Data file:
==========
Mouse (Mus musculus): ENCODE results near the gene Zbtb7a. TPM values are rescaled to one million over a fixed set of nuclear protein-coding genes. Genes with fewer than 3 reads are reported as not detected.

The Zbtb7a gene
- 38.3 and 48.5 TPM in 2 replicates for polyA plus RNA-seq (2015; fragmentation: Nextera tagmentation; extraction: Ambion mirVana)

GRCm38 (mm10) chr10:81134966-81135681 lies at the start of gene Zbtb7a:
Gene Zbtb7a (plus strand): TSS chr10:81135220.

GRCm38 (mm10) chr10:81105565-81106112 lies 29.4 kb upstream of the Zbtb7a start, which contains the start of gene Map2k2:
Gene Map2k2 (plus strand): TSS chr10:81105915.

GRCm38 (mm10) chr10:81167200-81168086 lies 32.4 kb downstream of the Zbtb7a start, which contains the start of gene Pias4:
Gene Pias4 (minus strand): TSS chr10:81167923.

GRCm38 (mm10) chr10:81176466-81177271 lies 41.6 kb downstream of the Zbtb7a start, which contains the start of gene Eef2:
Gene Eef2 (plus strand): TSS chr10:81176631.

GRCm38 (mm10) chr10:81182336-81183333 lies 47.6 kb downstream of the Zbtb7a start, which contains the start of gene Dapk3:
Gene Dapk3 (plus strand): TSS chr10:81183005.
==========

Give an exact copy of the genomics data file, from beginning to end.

Mouse (Mus musculus): ENCODE results near the gene Zbtb7a. TPM values are rescaled to one million over a fixed set of nuclear protein-coding genes. Genes with fewer than 3 reads are reported as not detected.

The Zbtb7a gene
- 38.3 and 48.5 TPM in 2 replicates for polyA plus RNA-seq (2015; fragmentation: Nextera tagmentation; extraction: Ambion mirVana)

GRCm38 (mm10) chr10:81134966-81135681 lies at the start of gene Zbtb7a:
Gene Zbtb7a (plus strand): TSS chr10:81135220.

GRCm38 (mm10) chr10:81105565-81106112 lies 29.4 kb upstream of the Zbtb7a start, which contains the start of gene Map2k2:
Gene Map2k2 (plus strand): TSS chr10:81105915.

GRCm38 (mm10) chr10:81167200-81168086 lies 32.4 kb downstream of the Zbtb7a start, which contains the start of gene Pias4:
Gene Pias4 (minus strand): TSS chr10:81167923.

GRCm38 (mm10) chr10:81176466-81177271 lies 41.6 kb downstream of the Zbtb7a start, which contains the start of gene Eef2:
Gene Eef2 (plus strand): TSS chr10:81176631.

GRCm38 (mm10) chr10:81182336-81183333 lies 47.6 kb downstream of the Zbtb7a start, which contains the start of gene Dapk3:
Gene Dapk3 (plus strand): TSS chr10:81183005.